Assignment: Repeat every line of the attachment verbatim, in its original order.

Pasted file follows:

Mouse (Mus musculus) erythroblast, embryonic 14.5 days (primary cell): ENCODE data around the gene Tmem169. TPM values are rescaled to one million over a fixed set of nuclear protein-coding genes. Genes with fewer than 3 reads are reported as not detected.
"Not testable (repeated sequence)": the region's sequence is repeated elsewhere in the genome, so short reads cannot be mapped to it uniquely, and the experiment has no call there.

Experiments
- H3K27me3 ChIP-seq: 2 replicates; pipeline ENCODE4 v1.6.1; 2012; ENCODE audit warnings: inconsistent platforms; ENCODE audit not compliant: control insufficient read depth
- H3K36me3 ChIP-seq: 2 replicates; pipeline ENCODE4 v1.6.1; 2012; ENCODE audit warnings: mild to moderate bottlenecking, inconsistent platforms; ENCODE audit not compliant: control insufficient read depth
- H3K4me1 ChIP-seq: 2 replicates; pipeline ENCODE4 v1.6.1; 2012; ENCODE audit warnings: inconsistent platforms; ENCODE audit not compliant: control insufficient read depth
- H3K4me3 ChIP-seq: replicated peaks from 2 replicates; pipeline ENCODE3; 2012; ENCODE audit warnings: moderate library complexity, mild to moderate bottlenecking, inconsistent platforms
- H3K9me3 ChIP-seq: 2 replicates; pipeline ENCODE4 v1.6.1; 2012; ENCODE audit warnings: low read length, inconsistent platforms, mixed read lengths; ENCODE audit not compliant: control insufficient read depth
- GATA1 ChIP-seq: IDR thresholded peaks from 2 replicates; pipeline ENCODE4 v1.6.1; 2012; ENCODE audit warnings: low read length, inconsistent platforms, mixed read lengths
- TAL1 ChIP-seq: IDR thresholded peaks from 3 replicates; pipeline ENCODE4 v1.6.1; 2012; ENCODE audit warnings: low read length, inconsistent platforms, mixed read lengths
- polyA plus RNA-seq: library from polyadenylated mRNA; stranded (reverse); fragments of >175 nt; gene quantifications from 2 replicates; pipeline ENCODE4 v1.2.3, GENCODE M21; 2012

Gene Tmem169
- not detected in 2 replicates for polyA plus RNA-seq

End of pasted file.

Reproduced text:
Mouse (Mus musculus) erythroblast, embryonic 14.5 days (primary cell): ENCODE data around the gene Tmem169. TPM values are rescaled to one million over a fixed set of nuclear protein-coding genes. Genes with fewer than 3 reads are reported as not detected.
"Not testable (repeated sequence)": the region's sequence is repeated elsewhere in the genome, so short reads cannot be mapped to it uniquely, and the experiment has no call there.

Experiments
- H3K27me3 ChIP-seq: 2 replicates; pipeline ENCODE4 v1.6.1; 2012; ENCODE audit warnings: inconsistent platforms; ENCODE audit not compliant: control insufficient read depth
- H3K36me3 ChIP-seq: 2 replicates; pipeline ENCODE4 v1.6.1; 2012; ENCODE audit warnings: mild to moderate bottlenecking, inconsistent platforms; ENCODE audit not compliant: control insufficient read depth
- H3K4me1 ChIP-seq: 2 replicates; pipeline ENCODE4 v1.6.1; 2012; ENCODE audit warnings: inconsistent platforms; ENCODE audit not compliant: control insufficient read depth
- H3K4me3 ChIP-seq: replicated peaks from 2 replicates; pipeline ENCODE3; 2012; ENCODE audit warnings: moderate library complexity, mild to moderate bottlenecking, inconsistent platforms
- H3K9me3 ChIP-seq: 2 replicates; pipeline ENCODE4 v1.6.1; 2012; ENCODE audit warnings: low read length, inconsistent platforms, mixed read lengths; ENCODE audit not compliant: control insufficient read depth
- GATA1 ChIP-seq: IDR thresholded peaks from 2 replicates; pipeline ENCODE4 v1.6.1; 2012; ENCODE audit warnings: low read length, inconsistent platforms, mixed read lengths
- TAL1 ChIP-seq: IDR thresholded peaks from 3 replicates; pipeline ENCODE4 v1.6.1; 2012; ENCODE audit warnings: low read length, inconsistent platforms, mixed read lengths
- polyA plus RNA-seq: library from polyadenylated mRNA; stranded (reverse); fragments of >175 nt; gene quantifications from 2 replicates; pipeline ENCODE4 v1.2.3, GENCODE M21; 2012

Gene Tmem169
- not detected in 2 replicates for polyA plus RNA-seq